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40% of younger buyers have been rejected for a mortgage – here’s how to avoid rejection

  1. 28 January 2019
  2. By Andi Michael

With news from Which? that 16% of current mortgage holders have been rejected in the past, with 29% rejected in London, we came up with our top tips for preparing for your mortgage application.
 


Which? today found that age played a factor in having mortgage applications rejected, with 40% of 18 - 24 year-olds being rejected before becoming home owners. This lowered to 15% for those in the 35-44 age bracket, and 8% for those aged between 45 and 50.

The Which? survey also found that after being rejected, over half took more than three months to be accepted for another mortgage.

On reallymoving last year, 54% of homebuyers were first time buyers. Regionally, 65% of those buyer homes in London were first time buyers, and 55% of those buying in the North West. 

If younger buyers are being rejected, it's more likely to be because it's their first time buying and they weren't aware of the possibility of a rejection and what it could mean. This could set them back in the buying process, and mean they lose out on their dream home.

We've compiled some advice to help first time buyers prepare for their mortgage application.

Our top tips for ensuring you get your mortgage are straightforward and simple:
  • Do the maths on your finances in advance – if after your deposit, the outstanding amount you need a mortgage for is more than 4.5 times your wage, you’re unlikely to be accepted. You may need to increase your deposit amount, look in a lower price bracket, or look for jobs that have a higher wage. Alternatively, looking at other types of mortgage that use family help, like a Springboard mortgage, might be a better option.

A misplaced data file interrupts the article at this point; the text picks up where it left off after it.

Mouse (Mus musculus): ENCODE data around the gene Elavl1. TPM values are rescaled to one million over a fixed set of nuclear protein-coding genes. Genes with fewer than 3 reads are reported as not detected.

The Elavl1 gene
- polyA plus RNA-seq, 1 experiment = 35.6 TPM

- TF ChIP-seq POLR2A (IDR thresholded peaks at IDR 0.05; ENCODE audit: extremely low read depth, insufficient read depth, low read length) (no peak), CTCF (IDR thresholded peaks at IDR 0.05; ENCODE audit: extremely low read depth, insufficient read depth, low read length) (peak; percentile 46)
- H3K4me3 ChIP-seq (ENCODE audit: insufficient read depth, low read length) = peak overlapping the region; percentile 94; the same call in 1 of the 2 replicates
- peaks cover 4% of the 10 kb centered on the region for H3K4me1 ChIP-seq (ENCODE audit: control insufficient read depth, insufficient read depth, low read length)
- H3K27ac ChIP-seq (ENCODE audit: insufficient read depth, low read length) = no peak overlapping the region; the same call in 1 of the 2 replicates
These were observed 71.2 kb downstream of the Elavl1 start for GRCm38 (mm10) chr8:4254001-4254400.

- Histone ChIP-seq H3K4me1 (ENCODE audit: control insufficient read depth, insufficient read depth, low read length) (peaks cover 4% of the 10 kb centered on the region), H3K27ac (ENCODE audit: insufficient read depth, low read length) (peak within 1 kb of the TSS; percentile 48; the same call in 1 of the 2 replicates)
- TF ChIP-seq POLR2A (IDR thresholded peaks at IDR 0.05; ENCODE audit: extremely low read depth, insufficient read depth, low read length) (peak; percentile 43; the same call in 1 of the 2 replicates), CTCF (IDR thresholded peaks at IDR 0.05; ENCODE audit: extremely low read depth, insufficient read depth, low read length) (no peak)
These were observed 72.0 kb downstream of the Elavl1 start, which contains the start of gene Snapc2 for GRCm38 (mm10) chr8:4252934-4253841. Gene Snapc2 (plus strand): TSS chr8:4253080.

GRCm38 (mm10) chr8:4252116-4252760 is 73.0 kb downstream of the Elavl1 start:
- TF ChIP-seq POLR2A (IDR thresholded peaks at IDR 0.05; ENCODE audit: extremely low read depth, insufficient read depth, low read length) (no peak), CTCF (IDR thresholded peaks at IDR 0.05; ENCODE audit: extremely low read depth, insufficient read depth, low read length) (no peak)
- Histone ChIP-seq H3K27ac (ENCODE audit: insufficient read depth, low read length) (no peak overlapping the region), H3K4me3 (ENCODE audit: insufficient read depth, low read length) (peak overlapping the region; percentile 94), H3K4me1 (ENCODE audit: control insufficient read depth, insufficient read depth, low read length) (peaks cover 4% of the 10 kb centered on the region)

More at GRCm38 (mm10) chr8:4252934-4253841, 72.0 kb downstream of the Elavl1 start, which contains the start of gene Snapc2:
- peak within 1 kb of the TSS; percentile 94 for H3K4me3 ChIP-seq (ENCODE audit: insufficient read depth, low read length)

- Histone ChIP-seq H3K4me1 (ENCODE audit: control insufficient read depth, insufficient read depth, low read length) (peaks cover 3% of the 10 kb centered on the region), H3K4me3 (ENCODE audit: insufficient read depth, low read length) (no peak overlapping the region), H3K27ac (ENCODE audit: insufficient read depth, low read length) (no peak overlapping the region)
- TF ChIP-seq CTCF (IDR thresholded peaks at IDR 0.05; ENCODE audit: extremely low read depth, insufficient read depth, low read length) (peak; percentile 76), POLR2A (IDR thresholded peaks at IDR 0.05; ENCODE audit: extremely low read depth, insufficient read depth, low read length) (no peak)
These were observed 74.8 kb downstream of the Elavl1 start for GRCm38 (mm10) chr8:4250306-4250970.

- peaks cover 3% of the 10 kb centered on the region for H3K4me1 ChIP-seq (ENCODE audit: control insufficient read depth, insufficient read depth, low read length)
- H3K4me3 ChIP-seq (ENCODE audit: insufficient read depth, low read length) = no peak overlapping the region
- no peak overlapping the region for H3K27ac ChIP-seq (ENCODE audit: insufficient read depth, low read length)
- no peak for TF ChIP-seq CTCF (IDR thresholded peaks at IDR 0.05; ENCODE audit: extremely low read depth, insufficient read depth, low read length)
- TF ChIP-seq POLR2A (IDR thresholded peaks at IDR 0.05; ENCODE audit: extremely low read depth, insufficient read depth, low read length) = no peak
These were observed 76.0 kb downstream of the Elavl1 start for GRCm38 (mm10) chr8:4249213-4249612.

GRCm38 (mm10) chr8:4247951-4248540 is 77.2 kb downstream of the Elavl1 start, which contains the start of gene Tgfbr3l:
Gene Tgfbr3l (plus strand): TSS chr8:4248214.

• Apply for a mortgage in principle before you start viewing properties – this will tell you how likely you are to be approved for a mortgage. It will speed up the process when you do find your dream home.
 
  • Check your credit score well in advance of attempting to buy a home, and work on improving it if it’s not in your favour. There are simple ways to improve your rating, from correcting registered addresses and connected accounts to getting a credit-building credit card to repair any damage.
 
  • Sort your accounts – mortgage lenders may look back at 6 months of previous bank statements. Constantly being in your overdraft, having large loans or credit card debts to pay off, or having a number of items bought on finance could damage your chances. Paying off debts and ensuring you look financially viable on paper can make a big difference.
For more tips for first time buyers, have a look at our in depth Starting Saving guide, or our Property Viewing Checklist for all the questions to ask when looking at potential homes.
 
 
 

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